The proposer of the motion, Dublin GP Dr Cathal O’Sullivan, told the <strong><em>Medical Independent</em></strong> (<strong><em>MI</em></strong>) that he believed the motion was important in getting the issue discussed publicly.
“The issue has been exposed and talked about. That is sort of the purpose of this motion; it is to get more discussion going,” Dr O’Sullivan told <strong><em>MI</em></strong>.
“People need to sit down and look at the facts and look at what is happening in the US, in Portugal, in Canada, places where a more rational and evidence-based approach to treatment is happening.
“Look at what is happening there and examine it and see and talk about it. Drug treatment is a very emotive issue; people don’t always look at the evidence. People have these ideas in their head — they are against it or they are for it.
“People need to sit down and look at the facts and examine what is happening in the country, what the outcome of these things are. Then make decisions. It will take time — we are quite slow in advancing. That is not necessarily a bad thing, to be cautious and to look and see what is happening.”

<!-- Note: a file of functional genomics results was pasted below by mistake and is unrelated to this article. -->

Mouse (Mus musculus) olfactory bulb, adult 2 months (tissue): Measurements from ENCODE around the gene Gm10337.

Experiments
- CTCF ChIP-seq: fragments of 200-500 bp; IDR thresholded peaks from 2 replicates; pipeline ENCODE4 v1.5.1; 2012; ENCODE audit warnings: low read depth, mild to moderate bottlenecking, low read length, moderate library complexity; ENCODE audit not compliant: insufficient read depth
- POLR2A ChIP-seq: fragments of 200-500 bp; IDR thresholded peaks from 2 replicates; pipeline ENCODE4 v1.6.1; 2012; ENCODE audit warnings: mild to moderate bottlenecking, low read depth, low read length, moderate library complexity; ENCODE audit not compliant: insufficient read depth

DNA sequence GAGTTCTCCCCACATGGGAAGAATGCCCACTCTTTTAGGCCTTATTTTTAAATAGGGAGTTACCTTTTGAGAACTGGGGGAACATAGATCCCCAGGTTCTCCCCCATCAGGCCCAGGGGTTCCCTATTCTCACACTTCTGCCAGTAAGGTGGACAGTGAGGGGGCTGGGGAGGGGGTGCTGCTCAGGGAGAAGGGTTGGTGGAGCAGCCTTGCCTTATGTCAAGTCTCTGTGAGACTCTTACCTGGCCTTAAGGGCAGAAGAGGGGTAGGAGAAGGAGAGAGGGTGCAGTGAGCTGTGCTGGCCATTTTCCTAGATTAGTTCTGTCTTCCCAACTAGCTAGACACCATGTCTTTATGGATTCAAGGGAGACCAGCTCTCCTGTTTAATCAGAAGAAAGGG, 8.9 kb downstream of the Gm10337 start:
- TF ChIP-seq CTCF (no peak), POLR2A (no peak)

Dr O’Sullivan added that he believed the medical profession and the IMO “definitely” have an important role to play on this issue.
The AGM also passed a motion calling on the HSE to urgently discuss with the union the best way to deliver general medicine and drug treatment services to the homeless.
“I think the way to deal with this problem is to empower and resource GPs who are willing to deal with the problem,” Dr O’Sullivan told <strong><em>MI</em></strong>.
“Because the best place to treat homeless people is in general practice if it’s at all possible. Big clinics, especially big clinics full of homeless people, would not be good places to treat people… We need to give people holistic care; they need medical cards, etc.”
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